Recently, one study provided evidence that C. novyi-NT spores result in glioblastoma, a highly aggressive primary brain tumor, localized germination, tumor destruction, and a significant survival benefit in tumor-bearing rats.[38]

Safety concerns

An ideal anticancer bacterium should be safety, effectivity, selectivity, chemotaxis, and nonimmunogenicity.[7],[39]Clostridia in the blood stream can be eliminated with the use of antibiotics such as metronidazole.[40] The genome and transcriptome of C. novyi-NT have been sequenced and determined.[41] In animal studies, systemic-administered C. novyi-NT spores have no clinical toxicity and were rapidly cleared by the reticuloendothelial system in healthy mice or rabbits.[42] Meanwhile, toxicosis induced by dose administration of C. novyi-NT spores is manageable in natural tumor-bearing dogs.[43] Today, three Phase 1 trials of COBALT about C. novyi-NT spores in patients are in progress (www.clinicaltrials.gov/ct).

In addition, C. novyi-NT can be used to evaluate the bacteriolytic therapies, in which a noninvasive magnetic resonance imaging method was developed for imaging of the distribution, accumulation, germination, and clearance of injected tumor-homing bacteria.[19],[44]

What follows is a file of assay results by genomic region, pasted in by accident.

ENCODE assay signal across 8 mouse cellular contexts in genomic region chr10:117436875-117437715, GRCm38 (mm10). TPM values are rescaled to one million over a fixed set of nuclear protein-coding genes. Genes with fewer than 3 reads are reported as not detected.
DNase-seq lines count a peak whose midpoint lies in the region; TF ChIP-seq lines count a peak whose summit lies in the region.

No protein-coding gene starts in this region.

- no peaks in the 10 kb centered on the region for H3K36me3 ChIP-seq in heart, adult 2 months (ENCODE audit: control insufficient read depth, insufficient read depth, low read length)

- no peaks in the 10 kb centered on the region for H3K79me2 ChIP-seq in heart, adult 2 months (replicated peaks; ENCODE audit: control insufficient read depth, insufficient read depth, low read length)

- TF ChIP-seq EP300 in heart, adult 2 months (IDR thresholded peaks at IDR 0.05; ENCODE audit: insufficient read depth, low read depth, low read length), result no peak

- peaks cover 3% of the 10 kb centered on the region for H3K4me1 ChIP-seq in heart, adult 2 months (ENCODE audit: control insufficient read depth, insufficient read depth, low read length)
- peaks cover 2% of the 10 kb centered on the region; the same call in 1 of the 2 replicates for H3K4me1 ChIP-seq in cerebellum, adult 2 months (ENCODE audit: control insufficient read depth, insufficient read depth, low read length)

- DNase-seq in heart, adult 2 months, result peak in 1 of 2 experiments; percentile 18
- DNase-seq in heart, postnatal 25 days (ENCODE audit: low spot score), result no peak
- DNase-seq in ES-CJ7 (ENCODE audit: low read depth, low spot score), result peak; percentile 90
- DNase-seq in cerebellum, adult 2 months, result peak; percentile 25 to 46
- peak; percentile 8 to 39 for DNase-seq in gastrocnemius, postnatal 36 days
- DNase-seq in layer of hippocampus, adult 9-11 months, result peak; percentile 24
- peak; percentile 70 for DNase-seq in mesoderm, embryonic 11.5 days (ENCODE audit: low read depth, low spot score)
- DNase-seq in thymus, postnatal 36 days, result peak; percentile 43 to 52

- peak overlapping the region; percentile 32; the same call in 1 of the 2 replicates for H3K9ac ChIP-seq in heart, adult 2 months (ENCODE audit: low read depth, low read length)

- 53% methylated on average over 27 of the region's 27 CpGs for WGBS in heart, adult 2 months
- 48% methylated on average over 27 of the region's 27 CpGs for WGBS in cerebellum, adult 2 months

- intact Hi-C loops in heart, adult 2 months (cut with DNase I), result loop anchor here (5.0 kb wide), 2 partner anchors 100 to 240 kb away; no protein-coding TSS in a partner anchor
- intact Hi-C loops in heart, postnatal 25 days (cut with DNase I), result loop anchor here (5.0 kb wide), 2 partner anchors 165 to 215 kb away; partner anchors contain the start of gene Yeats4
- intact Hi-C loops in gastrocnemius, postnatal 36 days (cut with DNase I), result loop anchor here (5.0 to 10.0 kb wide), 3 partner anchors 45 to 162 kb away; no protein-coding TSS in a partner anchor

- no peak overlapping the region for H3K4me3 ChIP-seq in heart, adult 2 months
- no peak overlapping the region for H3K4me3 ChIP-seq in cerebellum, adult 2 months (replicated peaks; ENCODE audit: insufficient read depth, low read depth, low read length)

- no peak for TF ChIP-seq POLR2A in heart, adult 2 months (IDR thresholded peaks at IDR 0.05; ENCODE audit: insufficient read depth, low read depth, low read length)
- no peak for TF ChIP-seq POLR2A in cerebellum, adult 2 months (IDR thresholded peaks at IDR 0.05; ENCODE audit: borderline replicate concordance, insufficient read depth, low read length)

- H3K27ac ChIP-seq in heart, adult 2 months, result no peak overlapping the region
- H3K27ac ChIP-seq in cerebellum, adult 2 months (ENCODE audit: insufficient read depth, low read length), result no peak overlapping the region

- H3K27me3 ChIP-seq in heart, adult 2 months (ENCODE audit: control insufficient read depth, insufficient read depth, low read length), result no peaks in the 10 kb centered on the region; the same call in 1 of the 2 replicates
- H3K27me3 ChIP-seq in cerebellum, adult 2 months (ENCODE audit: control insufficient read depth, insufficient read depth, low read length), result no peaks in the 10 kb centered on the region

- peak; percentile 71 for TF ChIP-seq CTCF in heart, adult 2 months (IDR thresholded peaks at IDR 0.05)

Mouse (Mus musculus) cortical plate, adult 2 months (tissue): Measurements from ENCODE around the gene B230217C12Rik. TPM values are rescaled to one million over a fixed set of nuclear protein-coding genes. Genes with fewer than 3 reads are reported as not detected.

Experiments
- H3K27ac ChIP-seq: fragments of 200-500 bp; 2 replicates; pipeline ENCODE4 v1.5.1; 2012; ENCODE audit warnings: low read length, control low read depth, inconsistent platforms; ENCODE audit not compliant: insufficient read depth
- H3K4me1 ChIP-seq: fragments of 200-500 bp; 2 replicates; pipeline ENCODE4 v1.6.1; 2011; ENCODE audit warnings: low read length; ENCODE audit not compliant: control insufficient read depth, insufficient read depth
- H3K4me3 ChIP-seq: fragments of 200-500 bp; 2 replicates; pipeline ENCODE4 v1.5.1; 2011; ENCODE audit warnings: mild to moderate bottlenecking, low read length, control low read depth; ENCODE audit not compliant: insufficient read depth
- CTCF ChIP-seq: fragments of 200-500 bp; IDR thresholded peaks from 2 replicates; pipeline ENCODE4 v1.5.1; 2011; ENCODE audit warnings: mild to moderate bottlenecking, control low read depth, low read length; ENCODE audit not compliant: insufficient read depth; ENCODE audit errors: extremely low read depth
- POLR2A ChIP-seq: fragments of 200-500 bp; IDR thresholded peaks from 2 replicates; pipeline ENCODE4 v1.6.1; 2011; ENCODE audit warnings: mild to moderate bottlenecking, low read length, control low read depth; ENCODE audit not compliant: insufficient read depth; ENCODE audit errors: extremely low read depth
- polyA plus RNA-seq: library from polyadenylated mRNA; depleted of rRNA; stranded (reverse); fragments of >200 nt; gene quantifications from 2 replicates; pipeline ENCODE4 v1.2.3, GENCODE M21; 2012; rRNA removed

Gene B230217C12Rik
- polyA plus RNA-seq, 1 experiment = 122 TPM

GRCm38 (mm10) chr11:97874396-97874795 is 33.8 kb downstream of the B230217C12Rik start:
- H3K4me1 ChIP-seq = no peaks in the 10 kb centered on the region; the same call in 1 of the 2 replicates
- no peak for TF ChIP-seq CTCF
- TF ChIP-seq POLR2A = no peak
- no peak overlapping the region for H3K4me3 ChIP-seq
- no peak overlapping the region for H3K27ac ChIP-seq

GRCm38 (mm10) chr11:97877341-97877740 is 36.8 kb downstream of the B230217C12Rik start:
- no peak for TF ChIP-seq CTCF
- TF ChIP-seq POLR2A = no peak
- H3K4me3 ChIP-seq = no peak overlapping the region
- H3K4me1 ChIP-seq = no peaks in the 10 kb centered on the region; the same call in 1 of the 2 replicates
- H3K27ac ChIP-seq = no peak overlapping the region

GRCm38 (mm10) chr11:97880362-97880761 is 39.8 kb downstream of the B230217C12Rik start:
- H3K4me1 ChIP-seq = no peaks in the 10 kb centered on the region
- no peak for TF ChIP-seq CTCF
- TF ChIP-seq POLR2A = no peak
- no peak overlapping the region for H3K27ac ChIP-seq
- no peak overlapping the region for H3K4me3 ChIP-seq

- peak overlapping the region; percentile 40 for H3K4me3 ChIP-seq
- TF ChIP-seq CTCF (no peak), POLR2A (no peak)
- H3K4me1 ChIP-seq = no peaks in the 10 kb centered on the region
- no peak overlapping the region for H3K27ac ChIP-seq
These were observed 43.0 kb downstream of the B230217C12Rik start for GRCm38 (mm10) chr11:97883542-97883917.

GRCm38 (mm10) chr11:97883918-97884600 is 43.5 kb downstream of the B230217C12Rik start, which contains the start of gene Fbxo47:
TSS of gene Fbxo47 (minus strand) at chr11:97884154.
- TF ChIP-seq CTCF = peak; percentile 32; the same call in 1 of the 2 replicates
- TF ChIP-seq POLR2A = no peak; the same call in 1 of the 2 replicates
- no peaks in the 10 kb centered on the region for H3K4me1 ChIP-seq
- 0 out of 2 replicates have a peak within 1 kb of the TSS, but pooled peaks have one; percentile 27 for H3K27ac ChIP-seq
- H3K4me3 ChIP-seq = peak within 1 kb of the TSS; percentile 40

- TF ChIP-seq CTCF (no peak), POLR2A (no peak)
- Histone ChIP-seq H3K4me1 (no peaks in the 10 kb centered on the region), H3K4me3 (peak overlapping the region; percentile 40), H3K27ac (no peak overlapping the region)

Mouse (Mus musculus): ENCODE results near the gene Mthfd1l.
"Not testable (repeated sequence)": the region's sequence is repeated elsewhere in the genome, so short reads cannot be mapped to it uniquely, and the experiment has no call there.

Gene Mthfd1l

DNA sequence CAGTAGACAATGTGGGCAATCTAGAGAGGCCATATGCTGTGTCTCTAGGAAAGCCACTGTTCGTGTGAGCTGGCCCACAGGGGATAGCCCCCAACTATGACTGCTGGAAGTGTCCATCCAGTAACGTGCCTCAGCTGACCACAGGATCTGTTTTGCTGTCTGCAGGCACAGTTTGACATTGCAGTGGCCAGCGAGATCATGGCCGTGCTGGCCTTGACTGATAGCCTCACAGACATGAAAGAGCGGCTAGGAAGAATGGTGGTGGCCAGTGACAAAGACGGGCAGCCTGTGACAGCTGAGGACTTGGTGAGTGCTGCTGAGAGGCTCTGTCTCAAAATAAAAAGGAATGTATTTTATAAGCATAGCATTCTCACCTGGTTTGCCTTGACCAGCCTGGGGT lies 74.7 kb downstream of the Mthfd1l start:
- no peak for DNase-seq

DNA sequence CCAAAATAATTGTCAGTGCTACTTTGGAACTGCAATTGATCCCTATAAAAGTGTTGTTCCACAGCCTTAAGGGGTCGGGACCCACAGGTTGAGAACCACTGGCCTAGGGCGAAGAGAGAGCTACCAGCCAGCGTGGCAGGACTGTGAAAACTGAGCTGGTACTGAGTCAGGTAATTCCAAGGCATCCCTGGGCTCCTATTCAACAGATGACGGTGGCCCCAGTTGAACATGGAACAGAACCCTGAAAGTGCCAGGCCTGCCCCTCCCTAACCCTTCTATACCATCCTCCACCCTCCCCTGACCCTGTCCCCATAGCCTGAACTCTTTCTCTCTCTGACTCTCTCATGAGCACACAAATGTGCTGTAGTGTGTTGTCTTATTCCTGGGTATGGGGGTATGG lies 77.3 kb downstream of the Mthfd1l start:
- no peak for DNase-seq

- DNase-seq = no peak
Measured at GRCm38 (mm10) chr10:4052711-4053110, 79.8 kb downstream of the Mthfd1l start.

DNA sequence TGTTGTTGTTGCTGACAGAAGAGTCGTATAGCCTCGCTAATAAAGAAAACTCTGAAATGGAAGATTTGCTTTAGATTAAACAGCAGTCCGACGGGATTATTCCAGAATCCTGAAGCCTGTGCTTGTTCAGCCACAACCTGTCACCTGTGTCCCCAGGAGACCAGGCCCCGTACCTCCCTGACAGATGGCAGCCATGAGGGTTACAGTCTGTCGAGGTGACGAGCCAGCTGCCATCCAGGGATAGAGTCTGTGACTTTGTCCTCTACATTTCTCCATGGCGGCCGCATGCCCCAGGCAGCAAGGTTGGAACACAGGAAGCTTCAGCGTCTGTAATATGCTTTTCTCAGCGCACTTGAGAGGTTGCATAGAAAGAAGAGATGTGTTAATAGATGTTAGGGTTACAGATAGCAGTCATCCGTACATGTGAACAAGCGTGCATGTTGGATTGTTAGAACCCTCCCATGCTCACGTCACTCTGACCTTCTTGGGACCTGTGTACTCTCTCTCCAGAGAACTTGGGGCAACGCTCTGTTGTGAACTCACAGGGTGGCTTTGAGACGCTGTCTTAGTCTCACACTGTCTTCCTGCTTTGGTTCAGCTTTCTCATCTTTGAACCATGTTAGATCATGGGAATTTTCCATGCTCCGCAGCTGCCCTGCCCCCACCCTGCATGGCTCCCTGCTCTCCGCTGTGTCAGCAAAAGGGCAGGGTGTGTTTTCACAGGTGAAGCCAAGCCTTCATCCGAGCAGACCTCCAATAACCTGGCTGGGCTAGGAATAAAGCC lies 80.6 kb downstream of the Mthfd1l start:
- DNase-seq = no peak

> Proposed Mechanism Top

Tumor environmental and genetic mechanisms influence tumor angiogenesis and growth, resulting in the formation of defective blood vessels, heterogeneous blood flow, and the emergence of hypoxic/anoxic necrotic areas.[45],[46],[47] The unique solid immune-privileged tumor microenvironment, which features low oxygen and abundant nutrients,[48],[49] provides a haven for anaerobic bacteria.[50]

Systemically administered C. novyi-NT spores are distributed throughout the body but germinate only within anoxic areas of tumors.[33] Once germinated, the bacteria secrete extracellular enzymes,such as phospholipase C, proteases, and lipases, destroy adjacent cancer cells, trigger host inflammatory responses, induce antitumor immunity and tumor destruction.[21],[41],[51] At the same time, C. novyi- NT spores act as an adjuvant to stimulate immune response [Figure 1].